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A demonstration of Oblong's g-speak SOE (spatial operating environment), technology that was featured in the film Minority Report. (oblong.com)

Humans And Machines: Beyond Touch

by Steve Henn
Jan 11, 2012 (All Things Considered)

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Attendees try a prototype 3M Touch Systems projected capacitive display at the Consumer Electronics Show in Las Vegas. Analysts say the way we interact with computers and other devices will be radically different in a few decades. Nest's thermostat observes patterns in your house, then programs itself.

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Computer chips and technology are invading all sorts of previously dumb devices. Phones are now smart. Cars are becoming connected computers on wheels. Call it the computerization of everything. But how we interact with these machines is bound to evolve.

At this year's Consumer Electronics Show in Las Vegas, touch pads are everywhere — in phones, in tablets and laptop screens. And Brad Feld has had enough.

"The whole idea that it is socially acceptable or functionally acceptable to have a whole mass of humanity that is staring down at a piece of glass and pounding on it with their thumbs is kind of absurd," says Feld, a venture capitalist at the Foundry Group. His firm is investing aggressively in startups that are creating new ways for humans and computers to interact.

"Twenty years from now the way we interact with computing will be unrecognizable to us today," he says.

But judging from the displays at CES, the touch pad craze hasn't crested — yet. Just inside Microsoft's enormous booth here there's a giant touch pad the size of a tabletop. It looks like the love child of an iPad and a flat-screen TV.

But Microsoft's Steve Clayton says it's a little bit different. This table doesn't just respond to touch, he says, it's actually watching us, paying attention to where we are — where we're standing.

"If I click on one of these images or I tap on one, the image rotates to me," Clayton explains. "This device can see, it can see the orientation of my finger and it can present the image towards me."

More and more computers are doing just that — paying attention, watching and listening to us.

Microsoft's Kinect responds to gestures. Apple's Siri listens to our voice. And observant little machines are popping up in places you might not expect.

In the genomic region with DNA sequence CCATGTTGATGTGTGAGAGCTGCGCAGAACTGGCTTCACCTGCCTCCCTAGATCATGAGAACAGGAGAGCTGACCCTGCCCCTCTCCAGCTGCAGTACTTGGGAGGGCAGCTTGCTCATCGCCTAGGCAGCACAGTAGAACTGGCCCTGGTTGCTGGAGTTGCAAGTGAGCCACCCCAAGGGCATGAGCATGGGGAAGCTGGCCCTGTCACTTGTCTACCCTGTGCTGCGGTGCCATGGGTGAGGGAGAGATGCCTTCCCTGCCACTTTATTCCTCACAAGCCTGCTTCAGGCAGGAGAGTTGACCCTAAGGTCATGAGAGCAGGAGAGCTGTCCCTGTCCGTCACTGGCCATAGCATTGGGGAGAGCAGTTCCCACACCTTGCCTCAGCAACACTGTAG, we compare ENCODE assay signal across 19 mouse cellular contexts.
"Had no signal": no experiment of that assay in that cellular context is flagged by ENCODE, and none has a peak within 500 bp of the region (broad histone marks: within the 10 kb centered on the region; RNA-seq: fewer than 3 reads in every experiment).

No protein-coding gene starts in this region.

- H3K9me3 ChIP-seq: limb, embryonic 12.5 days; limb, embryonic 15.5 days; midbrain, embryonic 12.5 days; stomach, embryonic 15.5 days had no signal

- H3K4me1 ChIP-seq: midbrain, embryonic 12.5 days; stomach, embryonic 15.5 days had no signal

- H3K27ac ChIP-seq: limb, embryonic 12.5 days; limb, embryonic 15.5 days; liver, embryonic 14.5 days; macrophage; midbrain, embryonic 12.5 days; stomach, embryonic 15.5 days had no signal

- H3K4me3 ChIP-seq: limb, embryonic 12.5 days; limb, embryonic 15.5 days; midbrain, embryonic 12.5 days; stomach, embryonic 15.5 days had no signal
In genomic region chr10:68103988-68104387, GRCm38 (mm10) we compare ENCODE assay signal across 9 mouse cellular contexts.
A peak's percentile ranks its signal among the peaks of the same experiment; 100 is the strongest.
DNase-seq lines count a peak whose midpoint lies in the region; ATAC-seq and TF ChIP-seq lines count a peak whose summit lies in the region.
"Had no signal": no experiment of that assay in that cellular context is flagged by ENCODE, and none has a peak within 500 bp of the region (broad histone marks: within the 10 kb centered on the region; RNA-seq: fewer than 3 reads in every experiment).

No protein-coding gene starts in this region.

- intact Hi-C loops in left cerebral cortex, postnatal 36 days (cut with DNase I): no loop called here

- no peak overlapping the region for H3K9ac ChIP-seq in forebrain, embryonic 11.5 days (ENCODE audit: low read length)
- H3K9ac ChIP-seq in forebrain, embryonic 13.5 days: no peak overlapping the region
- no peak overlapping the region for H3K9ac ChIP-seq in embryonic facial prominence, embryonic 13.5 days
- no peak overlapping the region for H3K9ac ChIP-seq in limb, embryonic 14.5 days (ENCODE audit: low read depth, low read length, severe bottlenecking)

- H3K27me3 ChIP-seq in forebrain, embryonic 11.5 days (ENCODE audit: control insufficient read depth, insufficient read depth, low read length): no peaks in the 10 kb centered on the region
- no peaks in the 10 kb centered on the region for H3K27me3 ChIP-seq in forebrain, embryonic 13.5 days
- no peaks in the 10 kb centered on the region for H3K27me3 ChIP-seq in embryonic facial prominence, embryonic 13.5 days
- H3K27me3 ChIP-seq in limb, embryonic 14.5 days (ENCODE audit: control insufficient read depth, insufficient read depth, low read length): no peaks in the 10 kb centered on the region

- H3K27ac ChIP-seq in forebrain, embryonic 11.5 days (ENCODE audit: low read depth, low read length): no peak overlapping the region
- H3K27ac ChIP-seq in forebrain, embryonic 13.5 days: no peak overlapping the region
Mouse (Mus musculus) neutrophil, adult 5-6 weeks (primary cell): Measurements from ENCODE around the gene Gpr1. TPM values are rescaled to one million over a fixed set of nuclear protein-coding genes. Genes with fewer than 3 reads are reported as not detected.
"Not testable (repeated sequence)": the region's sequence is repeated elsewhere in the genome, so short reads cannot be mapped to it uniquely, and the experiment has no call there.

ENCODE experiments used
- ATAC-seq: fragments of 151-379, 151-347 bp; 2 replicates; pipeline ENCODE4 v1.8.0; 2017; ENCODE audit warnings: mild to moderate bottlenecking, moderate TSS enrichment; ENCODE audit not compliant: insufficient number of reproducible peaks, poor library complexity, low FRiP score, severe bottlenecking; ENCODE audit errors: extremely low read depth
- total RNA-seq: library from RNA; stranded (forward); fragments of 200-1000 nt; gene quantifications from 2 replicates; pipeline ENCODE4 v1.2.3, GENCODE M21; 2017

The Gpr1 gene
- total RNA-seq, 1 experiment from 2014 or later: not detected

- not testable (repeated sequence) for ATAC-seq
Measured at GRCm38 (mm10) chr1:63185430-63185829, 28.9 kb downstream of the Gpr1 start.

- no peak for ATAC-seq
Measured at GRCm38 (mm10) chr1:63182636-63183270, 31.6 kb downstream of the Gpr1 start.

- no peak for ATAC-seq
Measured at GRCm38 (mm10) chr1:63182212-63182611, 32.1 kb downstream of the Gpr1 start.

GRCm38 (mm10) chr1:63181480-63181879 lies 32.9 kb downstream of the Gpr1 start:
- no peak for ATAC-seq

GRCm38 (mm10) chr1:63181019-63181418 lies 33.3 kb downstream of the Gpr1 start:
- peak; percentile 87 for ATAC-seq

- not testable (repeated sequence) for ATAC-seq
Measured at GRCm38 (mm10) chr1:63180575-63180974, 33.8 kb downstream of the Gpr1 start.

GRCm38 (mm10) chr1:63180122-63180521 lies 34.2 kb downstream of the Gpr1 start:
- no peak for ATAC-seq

Matt Rodgers is a founder at Nest, which has developed what it calls the first "learning thermostat." It observes patterns in your house, then programs itself.

"Use it like any non-programmable thermostat. Turn it up, turn it down and make yourself comfortable and Nest will learn your patterns," Rodgers says.

If you turn up the heat and then leave the house, Nest has sensors that will notice you are out and turn the heat down. You end up programming the computer inside this thermostat without even realizing you've done it.

John Underkoffler envisions a day where machines all around us that respond to how we move and what we want. He's best known as the brains behind the futuristic computers in Steven Spielberg's film Minority Report.

Spielberg didn't want Tom Cruise to mess around with keyboards or touch screens in a film set in the future.

"When I proposed to Steven that it could be a gestural interface that it could be body centered — human centered — and that you could literally point at the screens and command the pixels and sift data using your hands at a distance. I think Steven loved that idea," Underkoffler says.

So, in the 2002 film, Cruise stands in front of a screen and conducts his computer like Mickey Mouse in Fantasia.

Underkoffler built a working model at MIT and after the movie he refined it and started a company called Oblong. The full Oblong system can cost up to half a million dollars, but eventually he hopes it will control all sorts of machines "like laptops and desktops, but also computers that you don't think about — the front of your microwave oven, the dashboard of your car, the TV set in your living room."

And Oblong executives at CES this week say they see more and more signs that this transformation is on its way.

Copyright 2014 NPR. To see more, visit http://www.npr.org/.

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